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Kim Sulik at the National Park Archives suffered through my never-ending requests for material and was always a kind spirit. Susan Ewing Haley was also instrumental in offering advice and direction regarding materials in the early stages of my research. Sam Daniel at the Library of Congress helped me to locate some hard-to-find photographs from a variety of sources. Bill Kooiman and Irene Stuchura at the San Francisco Maritime Museum were extremely obliging in allowing me to repeatedly set up camp in their offices and explore materials. Chuck Stucker, another skilled historian and former resident of Alcatraz, proved to be one of my most exceptional resources. Chuck’s passion to preserve the history and perspectives of those who called Alcatraz home will undoubtedly be celebrated by future historians who are tasked to chronicle this chapter of America’s history. Pat Akre and Susan Goldstein, Archivists at the San Francisco Library, were also very gracious in helping me with my photograph inquires. Thanks also go to my friends at the Monterey and Carmel Library for helping me in my early California research and likewise to my good friends at the National Steinbeck Center for their support and sound advice. I must also mention Loretta Thompson and Yolanda Talamonte of Hartnell College, who helped transcribe numerous documents included in this reference.

Herbert Hart was one of the pioneers in collecting information on the military years, and he allowed me to use quotations and photographs from his 1969 Report to the San Francisco Mayor’s Office. Tom Pavia was kind enough to let me use his wonderful portrait of Phil Bergen for the dedication. Vernel Crittendon and Lieutenant Pat Blanson at San Quentin State Prison both proved to be excellent resources in helping me to locate materials and information on Warden Johnston. Another unique source was Frank Keaton at Keaton’s Mortuary. Keaton’s handled the body of Sam Shockley following his execution and Frank directed me to a variety of repositories to help verify burial records for various inmates. Unfortunately, much of this information was left on the cutting room floor and didn’t make it into the final reference. Frank was also helpful in providing unique insight into many of the subjects covered in this reference.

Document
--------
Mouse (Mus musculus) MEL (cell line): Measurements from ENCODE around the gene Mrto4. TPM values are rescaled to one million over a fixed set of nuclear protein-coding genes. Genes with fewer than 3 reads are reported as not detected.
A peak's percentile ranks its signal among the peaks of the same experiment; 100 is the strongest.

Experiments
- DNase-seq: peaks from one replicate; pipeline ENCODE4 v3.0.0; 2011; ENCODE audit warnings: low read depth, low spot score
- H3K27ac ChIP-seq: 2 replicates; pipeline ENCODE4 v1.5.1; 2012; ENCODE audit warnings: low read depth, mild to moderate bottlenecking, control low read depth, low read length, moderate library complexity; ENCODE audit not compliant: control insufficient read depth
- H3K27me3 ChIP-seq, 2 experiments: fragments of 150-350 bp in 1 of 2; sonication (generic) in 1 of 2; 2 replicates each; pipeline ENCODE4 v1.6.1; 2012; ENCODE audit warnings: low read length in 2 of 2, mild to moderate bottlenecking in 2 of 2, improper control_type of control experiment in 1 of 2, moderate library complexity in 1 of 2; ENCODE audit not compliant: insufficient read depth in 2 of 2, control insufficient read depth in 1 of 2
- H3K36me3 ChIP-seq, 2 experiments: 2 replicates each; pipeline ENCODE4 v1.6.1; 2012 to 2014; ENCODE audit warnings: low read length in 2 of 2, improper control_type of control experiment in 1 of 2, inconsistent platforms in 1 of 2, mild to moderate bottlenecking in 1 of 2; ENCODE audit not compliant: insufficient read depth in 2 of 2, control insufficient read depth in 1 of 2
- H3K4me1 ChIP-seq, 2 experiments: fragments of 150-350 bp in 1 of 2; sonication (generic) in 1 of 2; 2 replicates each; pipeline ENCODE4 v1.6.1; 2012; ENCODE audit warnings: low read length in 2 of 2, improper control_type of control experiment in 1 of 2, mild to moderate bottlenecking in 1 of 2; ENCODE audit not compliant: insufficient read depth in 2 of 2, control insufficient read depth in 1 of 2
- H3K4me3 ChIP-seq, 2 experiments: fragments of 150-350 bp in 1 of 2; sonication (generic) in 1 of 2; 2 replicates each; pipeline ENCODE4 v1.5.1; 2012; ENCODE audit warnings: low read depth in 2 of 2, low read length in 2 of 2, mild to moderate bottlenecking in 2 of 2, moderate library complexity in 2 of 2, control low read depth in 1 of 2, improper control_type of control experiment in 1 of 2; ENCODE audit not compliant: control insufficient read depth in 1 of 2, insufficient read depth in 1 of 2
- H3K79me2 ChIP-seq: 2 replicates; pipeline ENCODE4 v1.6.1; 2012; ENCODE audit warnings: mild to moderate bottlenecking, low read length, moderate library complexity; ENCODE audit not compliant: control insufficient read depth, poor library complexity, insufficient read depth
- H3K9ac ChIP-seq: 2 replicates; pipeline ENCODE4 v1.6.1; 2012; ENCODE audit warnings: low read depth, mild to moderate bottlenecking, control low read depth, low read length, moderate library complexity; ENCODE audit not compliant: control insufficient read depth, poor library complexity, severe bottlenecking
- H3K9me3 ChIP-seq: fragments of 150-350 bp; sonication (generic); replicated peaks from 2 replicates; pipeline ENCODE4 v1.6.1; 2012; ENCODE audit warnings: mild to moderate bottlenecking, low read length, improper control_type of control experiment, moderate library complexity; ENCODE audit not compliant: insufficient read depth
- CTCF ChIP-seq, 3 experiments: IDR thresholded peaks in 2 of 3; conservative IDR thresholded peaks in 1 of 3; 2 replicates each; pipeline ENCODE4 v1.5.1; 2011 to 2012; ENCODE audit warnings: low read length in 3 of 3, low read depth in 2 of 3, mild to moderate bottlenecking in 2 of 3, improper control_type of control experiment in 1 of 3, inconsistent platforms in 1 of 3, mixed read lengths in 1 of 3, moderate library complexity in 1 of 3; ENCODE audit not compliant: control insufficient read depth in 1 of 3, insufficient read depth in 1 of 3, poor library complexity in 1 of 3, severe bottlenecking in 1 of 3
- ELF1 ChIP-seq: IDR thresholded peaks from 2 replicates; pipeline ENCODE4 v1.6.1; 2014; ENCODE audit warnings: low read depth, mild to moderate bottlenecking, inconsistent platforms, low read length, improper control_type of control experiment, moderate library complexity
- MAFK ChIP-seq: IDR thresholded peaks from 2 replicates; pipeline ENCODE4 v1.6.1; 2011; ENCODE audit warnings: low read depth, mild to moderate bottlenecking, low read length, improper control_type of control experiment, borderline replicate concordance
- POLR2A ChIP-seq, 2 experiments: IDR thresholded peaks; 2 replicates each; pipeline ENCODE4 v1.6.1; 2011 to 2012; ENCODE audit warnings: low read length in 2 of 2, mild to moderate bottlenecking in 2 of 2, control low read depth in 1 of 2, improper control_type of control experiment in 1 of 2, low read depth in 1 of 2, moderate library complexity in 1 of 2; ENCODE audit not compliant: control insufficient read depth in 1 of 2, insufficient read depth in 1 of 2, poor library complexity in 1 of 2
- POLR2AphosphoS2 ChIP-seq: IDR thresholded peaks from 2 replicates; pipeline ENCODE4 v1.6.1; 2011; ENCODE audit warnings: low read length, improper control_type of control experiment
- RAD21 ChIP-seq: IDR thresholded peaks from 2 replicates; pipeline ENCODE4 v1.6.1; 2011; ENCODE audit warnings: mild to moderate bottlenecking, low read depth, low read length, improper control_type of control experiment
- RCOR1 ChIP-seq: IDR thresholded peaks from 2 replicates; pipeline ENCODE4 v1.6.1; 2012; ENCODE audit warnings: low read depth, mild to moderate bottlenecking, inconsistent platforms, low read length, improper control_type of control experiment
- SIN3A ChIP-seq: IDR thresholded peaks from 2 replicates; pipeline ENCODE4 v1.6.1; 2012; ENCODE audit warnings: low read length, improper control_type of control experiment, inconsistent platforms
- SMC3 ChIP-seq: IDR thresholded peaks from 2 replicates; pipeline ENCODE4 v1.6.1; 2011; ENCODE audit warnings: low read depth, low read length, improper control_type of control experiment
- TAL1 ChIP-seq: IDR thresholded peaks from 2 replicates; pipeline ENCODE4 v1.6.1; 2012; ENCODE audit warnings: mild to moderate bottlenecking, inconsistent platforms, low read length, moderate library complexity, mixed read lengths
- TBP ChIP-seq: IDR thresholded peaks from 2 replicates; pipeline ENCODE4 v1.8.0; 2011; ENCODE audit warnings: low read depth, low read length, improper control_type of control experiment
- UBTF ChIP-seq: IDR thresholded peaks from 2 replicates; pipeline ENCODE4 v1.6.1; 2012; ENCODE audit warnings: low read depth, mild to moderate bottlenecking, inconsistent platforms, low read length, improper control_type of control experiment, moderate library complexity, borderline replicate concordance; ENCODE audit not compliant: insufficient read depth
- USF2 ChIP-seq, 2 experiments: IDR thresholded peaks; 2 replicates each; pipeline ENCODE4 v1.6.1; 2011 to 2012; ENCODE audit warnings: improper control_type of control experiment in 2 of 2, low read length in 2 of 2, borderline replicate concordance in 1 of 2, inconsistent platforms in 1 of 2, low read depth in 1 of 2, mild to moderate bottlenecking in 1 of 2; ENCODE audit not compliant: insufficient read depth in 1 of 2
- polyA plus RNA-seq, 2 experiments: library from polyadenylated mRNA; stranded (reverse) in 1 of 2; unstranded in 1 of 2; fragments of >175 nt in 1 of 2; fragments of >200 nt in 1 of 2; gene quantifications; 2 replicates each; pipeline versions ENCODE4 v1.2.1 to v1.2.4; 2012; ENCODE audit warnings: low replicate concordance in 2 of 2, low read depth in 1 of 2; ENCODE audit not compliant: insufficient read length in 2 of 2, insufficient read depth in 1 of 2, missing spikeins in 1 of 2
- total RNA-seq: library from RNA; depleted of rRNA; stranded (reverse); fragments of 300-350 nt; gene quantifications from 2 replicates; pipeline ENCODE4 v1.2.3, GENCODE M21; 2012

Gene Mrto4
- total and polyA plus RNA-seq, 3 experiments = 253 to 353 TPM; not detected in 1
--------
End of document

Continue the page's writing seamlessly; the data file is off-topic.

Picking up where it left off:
The late Jim Quillen was another wonderful source to whom I owe very special thanks. He recounted for me his numerous experiences while incarcerated at Alcatraz, and offered me his first hand memories of the 1946 events, which he witnessed while being incarcerated in D Block. I came to admire his honesty and his willingness to revive some very unpleasant memories. Willie Radkay and the late Dale Stamphill also provided valuable assistance in understanding the challenges of confinement at Alcatraz. Former inmates Darwin Coon and Glenn "Nate" Williams are likewise two people whom I greatly admire, and I am grateful for their contributions. Former President Ronald Reagan awarded Williams the President’s Action Award and Glenn is without question one of nicest and most inspirational people I have ever met. A true Christian and a great storyteller in his own right, Darwin Coon has dedicated himself to openly sharing his experiences and giving back to society. He has offered the public a rare gift by capturing the interest of youths who are intrigued by Alcatraz and educating them about the consequences of crime.

It would be difficult to adequately thank former Alcatraz Correctional Officers Clifford Fish and the late Philip Bergen for the extensive time they spent painstakingly reviewing my manuscript, giving direction and making appropriate corrections. Both provided extensive commentary on various aspects of the prison and its history, and they made this project an extraordinarily special experience. I would also especially like to thank Shelly Roby of Michael Hoff Productions and the Discovery Channel for inviting me to tag along during the filming of Cliff’s first visit back to Alcatraz since he left in 1962. This was a very special privilege and I feel extremely honored to have been included.